I’m almost back to the door when suddenly a parade (or a protest ?) comes down the alley, heading my way–it’s the Communist party! They do these odd protest/marches all over the place, and it seems like around here in this neighborhood its at least once a week. I have to wait to get into the alley and as I wait, I watch the men walking by.

They are all tired looking, wearing clothes lacking the normal colors one sees on Indian men (hot pink ,bright white, bright orange!). Instead they seem to be representing every shade of gray. They carry big flags with the Communist emblems in red and white, and they sport red armbands on their right upper arms.

They sing out some sort of mantra….

 and in the silent part this is punctuated by the sounds of

 flip-flop, flip-flop, flip-flop, flip-flop, flip-flop of their cheap sandals flapping in unison on the pavement.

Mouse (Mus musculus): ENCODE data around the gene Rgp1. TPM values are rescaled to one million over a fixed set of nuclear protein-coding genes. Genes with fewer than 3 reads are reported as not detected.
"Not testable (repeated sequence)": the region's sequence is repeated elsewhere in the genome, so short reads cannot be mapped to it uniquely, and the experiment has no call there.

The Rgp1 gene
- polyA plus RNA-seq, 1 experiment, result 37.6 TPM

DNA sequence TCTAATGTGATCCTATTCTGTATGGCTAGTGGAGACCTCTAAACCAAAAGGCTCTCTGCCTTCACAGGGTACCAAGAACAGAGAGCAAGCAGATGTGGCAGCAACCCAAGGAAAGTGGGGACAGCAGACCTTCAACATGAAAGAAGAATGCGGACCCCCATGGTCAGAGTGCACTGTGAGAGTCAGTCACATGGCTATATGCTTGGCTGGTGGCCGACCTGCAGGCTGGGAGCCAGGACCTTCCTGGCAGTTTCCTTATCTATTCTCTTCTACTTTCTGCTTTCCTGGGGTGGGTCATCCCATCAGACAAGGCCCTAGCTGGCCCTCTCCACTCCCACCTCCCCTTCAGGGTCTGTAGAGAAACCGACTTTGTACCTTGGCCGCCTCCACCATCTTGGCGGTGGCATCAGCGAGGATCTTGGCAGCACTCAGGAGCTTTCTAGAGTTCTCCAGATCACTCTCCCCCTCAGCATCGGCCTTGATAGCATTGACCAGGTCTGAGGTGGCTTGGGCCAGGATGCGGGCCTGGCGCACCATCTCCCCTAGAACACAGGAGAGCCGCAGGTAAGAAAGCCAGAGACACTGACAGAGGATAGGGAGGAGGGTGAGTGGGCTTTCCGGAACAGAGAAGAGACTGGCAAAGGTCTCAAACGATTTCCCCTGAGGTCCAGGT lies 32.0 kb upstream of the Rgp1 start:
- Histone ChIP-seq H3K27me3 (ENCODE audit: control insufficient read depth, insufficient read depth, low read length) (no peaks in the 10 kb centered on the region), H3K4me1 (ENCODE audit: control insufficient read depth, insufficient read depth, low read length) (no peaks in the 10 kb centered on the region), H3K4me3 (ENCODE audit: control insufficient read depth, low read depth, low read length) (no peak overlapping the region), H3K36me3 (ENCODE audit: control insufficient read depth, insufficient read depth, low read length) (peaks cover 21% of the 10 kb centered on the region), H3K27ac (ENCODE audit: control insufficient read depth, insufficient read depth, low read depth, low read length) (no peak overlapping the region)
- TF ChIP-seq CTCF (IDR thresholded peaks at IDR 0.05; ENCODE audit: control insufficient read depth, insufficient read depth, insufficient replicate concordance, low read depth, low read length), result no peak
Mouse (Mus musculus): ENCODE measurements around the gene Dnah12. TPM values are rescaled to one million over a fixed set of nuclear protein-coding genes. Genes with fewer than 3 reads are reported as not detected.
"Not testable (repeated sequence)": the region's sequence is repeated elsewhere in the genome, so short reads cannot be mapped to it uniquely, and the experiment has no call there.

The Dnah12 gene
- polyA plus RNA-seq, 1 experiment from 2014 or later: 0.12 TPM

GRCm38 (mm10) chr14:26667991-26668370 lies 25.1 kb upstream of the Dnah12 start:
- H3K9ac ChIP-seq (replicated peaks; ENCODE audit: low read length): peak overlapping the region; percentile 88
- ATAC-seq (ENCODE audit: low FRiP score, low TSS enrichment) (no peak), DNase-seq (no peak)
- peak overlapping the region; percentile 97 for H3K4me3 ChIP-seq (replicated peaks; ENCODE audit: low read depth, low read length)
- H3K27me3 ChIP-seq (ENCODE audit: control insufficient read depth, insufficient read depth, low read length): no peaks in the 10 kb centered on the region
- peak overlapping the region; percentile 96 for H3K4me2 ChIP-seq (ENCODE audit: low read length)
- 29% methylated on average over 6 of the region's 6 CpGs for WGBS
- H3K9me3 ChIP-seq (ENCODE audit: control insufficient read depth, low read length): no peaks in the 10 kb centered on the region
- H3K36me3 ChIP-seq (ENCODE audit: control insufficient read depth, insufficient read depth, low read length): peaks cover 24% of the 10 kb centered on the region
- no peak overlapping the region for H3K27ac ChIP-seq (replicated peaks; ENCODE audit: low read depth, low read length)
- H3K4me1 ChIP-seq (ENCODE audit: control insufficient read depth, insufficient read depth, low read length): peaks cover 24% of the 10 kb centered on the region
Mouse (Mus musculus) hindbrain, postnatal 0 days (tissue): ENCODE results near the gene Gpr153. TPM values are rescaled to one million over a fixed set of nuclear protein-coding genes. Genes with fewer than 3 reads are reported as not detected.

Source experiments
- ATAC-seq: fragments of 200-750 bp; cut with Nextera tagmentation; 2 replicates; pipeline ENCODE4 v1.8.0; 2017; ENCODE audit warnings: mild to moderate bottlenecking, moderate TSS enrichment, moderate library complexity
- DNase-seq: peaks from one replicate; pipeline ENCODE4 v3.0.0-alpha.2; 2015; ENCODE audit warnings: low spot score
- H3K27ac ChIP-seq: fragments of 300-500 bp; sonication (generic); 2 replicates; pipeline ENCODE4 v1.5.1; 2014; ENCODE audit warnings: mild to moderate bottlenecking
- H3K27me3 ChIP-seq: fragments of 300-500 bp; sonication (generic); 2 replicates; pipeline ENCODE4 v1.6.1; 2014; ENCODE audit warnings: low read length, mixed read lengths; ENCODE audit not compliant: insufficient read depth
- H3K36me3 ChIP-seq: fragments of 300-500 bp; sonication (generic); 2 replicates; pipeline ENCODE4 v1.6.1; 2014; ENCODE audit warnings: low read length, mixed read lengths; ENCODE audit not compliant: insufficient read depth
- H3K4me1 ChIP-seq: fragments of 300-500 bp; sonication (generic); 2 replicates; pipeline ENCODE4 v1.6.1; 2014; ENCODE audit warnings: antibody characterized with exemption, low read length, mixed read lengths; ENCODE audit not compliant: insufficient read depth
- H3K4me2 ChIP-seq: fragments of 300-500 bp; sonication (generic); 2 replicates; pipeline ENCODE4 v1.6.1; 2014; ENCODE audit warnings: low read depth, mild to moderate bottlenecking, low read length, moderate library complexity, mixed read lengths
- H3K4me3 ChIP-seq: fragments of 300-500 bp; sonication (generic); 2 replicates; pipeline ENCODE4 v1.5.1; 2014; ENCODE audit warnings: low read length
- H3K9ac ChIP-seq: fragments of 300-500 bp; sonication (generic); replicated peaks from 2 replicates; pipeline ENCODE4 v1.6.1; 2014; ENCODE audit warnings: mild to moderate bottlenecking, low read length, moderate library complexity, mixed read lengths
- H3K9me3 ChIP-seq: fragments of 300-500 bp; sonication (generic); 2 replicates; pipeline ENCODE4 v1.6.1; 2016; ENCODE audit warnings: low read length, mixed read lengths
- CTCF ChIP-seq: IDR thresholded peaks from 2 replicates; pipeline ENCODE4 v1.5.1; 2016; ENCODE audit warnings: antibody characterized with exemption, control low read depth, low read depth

They do not seem to be phased by the traffic that they are holding up or the big yellow ambassador taxis honking at them or the open truckloads of people waving at them. They focus their sight straight ahead and do not even glance my direction (a rarity for me on the streets of this city!).

I find the street kids, give them the sweets, and they greedily tear open the box, breaking the red string tying it closed, eating the sweets by putting the entire thing in their mouths at once. They are very hungry.

7:30 pm: I’m back at DD again, having slipped out of my street shoes and put on a clean salwaar kamez, I go to find Mongol and he and I head upstairs for my dinner.

I’ve been trying to share these meals with at least one child, and this is sort of ends up being Mongol alot of the time because we do like each other so very much. He enjoys and needs alot of special attention.

Dinner is an actual green salad. Am I dreaming? My dreams here are often of lettuce and raw crunchy vegetables, I am not kidding you. Do I eat it? One isn’t supposed to eat salad here in India. And even if it was cleaned with clean water, it’s doubtful it was soaked in iodine. eat or not to eat? It is too tempting to turn down. I dive in. Ah, raw lettuce! Fantastic! I haven’t had raw lettuce in five months. I’m probably going to get sick from this–but not only is it very good, I don’t think I could turn down anything the sisters made for me.